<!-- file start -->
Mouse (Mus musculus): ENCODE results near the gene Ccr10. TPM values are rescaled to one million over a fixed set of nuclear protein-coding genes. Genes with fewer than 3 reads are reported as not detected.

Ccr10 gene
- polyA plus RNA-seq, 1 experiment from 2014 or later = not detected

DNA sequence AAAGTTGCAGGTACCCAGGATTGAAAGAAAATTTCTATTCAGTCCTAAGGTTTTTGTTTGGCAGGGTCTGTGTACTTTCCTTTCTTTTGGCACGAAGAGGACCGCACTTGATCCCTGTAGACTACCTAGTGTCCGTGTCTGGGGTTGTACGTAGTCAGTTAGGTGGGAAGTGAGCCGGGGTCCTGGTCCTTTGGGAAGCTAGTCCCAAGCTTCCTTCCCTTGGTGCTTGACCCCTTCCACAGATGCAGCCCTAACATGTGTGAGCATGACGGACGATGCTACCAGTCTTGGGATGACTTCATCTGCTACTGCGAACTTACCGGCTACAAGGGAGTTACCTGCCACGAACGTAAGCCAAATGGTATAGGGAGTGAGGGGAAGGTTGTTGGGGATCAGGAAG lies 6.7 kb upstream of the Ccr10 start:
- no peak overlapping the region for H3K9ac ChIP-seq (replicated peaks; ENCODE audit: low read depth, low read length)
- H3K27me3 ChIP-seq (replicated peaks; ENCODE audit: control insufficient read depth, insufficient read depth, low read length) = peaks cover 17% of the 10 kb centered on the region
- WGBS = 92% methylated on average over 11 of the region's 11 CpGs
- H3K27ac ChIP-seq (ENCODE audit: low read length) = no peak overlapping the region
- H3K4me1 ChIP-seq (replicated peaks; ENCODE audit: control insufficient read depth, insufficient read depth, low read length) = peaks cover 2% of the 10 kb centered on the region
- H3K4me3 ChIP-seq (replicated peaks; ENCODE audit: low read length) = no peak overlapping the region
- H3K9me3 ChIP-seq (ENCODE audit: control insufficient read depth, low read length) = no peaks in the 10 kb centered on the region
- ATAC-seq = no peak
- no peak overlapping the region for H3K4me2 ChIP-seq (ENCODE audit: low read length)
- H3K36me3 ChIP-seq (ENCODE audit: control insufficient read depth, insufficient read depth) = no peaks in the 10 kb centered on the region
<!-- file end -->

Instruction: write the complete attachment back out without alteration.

Mouse (Mus musculus): ENCODE results near the gene Ccr10. TPM values are rescaled to one million over a fixed set of nuclear protein-coding genes. Genes with fewer than 3 reads are reported as not detected.

Ccr10 gene
- polyA plus RNA-seq, 1 experiment from 2014 or later = not detected

DNA sequence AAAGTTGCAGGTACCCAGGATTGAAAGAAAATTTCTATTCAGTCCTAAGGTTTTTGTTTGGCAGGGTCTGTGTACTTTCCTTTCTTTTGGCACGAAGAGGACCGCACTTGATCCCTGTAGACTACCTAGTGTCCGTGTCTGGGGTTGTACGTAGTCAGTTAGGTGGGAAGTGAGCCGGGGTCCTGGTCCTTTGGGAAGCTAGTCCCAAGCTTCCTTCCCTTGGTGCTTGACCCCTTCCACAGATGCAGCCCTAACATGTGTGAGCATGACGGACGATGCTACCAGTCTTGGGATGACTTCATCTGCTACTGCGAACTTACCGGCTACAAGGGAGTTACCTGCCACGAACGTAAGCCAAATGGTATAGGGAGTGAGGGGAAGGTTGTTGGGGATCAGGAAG lies 6.7 kb upstream of the Ccr10 start:
- no peak overlapping the region for H3K9ac ChIP-seq (replicated peaks; ENCODE audit: low read depth, low read length)
- H3K27me3 ChIP-seq (replicated peaks; ENCODE audit: control insufficient read depth, insufficient read depth, low read length) = peaks cover 17% of the 10 kb centered on the region
- WGBS = 92% methylated on average over 11 of the region's 11 CpGs
- H3K27ac ChIP-seq (ENCODE audit: low read length) = no peak overlapping the region
- H3K4me1 ChIP-seq (replicated peaks; ENCODE audit: control insufficient read depth, insufficient read depth, low read length) = peaks cover 2% of the 10 kb centered on the region
- H3K4me3 ChIP-seq (replicated peaks; ENCODE audit: low read length) = no peak overlapping the region
- H3K9me3 ChIP-seq (ENCODE audit: control insufficient read depth, low read length) = no peaks in the 10 kb centered on the region
- ATAC-seq = no peak
- no peak overlapping the region for H3K4me2 ChIP-seq (ENCODE audit: low read length)
- H3K36me3 ChIP-seq (ENCODE audit: control insufficient read depth, insufficient read depth) = no peaks in the 10 kb centered on the region